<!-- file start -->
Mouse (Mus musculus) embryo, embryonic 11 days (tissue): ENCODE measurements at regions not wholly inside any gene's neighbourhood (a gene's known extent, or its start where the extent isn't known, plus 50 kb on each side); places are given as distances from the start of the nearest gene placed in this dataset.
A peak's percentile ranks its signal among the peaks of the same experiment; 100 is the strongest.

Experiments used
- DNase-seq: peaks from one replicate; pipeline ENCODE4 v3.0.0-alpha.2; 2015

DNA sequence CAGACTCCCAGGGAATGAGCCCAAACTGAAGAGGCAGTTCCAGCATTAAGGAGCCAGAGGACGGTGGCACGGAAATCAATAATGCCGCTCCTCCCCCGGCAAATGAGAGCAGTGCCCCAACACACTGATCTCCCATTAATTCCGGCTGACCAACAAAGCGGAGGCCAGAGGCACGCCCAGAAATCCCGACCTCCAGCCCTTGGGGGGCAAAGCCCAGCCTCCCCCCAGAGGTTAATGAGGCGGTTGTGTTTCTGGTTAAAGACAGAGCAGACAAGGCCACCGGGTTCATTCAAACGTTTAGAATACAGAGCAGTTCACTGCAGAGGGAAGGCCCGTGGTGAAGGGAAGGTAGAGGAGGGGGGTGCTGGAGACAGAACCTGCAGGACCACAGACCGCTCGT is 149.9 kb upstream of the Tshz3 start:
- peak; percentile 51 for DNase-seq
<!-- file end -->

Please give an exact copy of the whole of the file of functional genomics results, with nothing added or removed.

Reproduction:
Mouse (Mus musculus) embryo, embryonic 11 days (tissue): ENCODE measurements at regions not wholly inside any gene's neighbourhood (a gene's known extent, or its start where the extent isn't known, plus 50 kb on each side); places are given as distances from the start of the nearest gene placed in this dataset.
A peak's percentile ranks its signal among the peaks of the same experiment; 100 is the strongest.

Experiments used
- DNase-seq: peaks from one replicate; pipeline ENCODE4 v3.0.0-alpha.2; 2015

DNA sequence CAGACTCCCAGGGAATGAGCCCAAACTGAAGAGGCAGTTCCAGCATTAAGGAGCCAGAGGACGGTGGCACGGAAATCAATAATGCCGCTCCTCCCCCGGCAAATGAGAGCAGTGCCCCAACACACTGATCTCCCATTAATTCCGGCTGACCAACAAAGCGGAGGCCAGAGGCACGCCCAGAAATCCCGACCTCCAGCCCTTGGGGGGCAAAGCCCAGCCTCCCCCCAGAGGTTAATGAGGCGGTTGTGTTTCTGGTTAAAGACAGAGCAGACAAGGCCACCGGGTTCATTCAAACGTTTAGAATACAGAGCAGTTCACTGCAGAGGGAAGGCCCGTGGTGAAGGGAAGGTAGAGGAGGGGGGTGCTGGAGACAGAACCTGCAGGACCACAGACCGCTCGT is 149.9 kb upstream of the Tshz3 start:
- peak; percentile 51 for DNase-seq